Summary:

Even if there wasn’t a recession this year, 2009 was always going to be a crunch year for B2B and consumer magazine publishers, given the pu…

Magazine Stacks 210

Even if there wasn’t a recession this year, 2009 was always going to be a crunch year for B2B and consumer magazine publishers, given the pull of online media and social networking on their readers.

So how have they fared? Awkwardly, publishers’ balance sheets show us…

NatMags: The Hearst-owned Esquire publisher made a pre-tax loss of £42.8 million in 2008 — compared to a £10.8 million profit in 2007, according to newly filed documents at Companies House (via FT.com). The loss is incurred due to a £55.7 million impairment charge, £51.7 million of which was written off as goodwill. Revenue down 3.5 percent at £344 million NatMags’ total circulation grew 26.6 percent due to its acquisition of the remaining half of Australian publisher ACP.

Haymarket: The privately held Mediaweek and Management Today owner saw its pre-tax profits fall from £8 million in 2007 to £4.5 in 2008, despite a revenue rise of 8.9 percent to £269 million. The company spent £7.2 million on restructuring costs and paid a hefty £1.4 million to close down Eve magazine. Haymarket laid off 50 jobs last November.

Most consumer and business publishers have unsurprisingly lost profits and revenue in last two years, against a backdrop of falling readership: the ABC figures for the first half of 2009 show that readership declined 21.5 percent — a loss of 17.4 million copies — compared to H208.

But what’s the solution? Condé Nast International chairman Jonathan Newhouse told publishers at the Fipp magazine congress this year that, “if you love your readers, they will love you” — or, if you make your print brands better, the revenue will come.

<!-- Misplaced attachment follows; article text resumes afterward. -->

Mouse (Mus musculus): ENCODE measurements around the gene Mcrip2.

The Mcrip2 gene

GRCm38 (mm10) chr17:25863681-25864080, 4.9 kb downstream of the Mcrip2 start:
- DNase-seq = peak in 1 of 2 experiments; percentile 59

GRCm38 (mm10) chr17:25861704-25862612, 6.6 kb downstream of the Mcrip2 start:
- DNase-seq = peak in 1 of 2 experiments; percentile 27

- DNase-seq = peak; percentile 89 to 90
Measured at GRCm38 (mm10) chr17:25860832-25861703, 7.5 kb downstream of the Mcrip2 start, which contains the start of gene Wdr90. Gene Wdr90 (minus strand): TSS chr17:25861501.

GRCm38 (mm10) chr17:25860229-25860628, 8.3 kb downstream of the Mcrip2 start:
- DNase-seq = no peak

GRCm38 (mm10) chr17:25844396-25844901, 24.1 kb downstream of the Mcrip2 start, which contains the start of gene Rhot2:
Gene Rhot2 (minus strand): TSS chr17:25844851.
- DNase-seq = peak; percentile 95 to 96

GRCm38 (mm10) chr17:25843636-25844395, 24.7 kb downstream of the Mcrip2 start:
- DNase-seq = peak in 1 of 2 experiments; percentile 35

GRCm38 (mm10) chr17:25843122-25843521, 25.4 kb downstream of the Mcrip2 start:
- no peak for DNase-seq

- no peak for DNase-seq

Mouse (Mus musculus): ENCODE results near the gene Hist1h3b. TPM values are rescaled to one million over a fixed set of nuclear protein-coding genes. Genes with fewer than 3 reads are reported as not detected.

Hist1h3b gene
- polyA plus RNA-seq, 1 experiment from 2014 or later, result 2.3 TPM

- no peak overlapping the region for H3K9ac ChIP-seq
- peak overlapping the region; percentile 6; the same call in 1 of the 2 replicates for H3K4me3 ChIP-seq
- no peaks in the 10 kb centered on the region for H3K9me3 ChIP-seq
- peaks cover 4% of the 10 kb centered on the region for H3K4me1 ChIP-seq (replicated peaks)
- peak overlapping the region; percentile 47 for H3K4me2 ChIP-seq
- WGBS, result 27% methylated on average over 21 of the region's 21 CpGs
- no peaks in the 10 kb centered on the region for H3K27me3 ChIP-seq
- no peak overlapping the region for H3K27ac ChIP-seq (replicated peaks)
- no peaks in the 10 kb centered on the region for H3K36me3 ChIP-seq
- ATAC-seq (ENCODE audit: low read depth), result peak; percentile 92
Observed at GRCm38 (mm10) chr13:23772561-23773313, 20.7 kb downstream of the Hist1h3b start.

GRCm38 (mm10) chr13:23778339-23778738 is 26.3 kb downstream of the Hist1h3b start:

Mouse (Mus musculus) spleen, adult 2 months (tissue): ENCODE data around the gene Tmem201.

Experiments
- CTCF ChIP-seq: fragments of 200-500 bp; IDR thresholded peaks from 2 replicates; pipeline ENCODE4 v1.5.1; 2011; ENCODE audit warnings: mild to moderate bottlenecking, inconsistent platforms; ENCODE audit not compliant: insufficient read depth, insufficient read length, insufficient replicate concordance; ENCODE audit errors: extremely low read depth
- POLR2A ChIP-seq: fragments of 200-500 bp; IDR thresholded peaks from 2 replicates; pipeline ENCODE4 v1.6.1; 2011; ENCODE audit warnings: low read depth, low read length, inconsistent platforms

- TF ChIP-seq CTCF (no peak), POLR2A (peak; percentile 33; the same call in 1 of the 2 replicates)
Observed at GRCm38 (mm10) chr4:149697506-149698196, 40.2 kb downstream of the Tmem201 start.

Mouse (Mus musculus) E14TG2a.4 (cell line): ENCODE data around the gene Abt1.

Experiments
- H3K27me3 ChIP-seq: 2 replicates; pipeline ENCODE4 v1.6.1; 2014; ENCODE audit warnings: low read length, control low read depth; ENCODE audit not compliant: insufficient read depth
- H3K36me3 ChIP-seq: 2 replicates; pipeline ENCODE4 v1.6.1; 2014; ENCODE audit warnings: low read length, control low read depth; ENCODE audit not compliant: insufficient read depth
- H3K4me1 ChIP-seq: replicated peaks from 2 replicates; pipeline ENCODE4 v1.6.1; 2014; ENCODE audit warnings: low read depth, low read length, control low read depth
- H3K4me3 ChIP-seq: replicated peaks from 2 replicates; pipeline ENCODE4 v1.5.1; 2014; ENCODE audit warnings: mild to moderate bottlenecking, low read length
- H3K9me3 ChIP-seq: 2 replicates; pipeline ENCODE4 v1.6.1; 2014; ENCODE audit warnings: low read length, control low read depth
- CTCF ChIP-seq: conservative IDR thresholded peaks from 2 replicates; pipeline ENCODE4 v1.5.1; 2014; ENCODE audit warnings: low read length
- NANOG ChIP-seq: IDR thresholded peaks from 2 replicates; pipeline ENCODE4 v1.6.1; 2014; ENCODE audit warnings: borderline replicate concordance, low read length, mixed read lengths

But that’s not strictly true: both readers and advertisers are becoming too promiscuous to have their attention held by monthly or weekly titles — and business subscribers are struggling to justify discretionary spend on media.

Still scared of cannibalising expensive print operations by publishing content online, mag companies either need to publish online and find a way to charge for it, or become genuine multimedia online producers. If not, they may find someone else has beaten them to it.

And here’s how other mag publishers are surviving the recession so far:

Reed Business Information: Profits fell 47 percent in H109 to £39 million.

UBM: In the first half of 2009, UBM’s profits fell by more than a quarter year on year to £48 million.

Centaur: First half profits fell by 88 percent year on year to £1.7 million.

Euromoney: The DMGT-owned publisher has said it will meet its 2008/9 profit target of £57 million for the year to 30 September.

Future: For its H109, announced in May, Future saw its profits fall 70 percent to £1.2 million.

Economist Group: For the year to March 31, operating profits were 26 percent higher year on year at £56 million.

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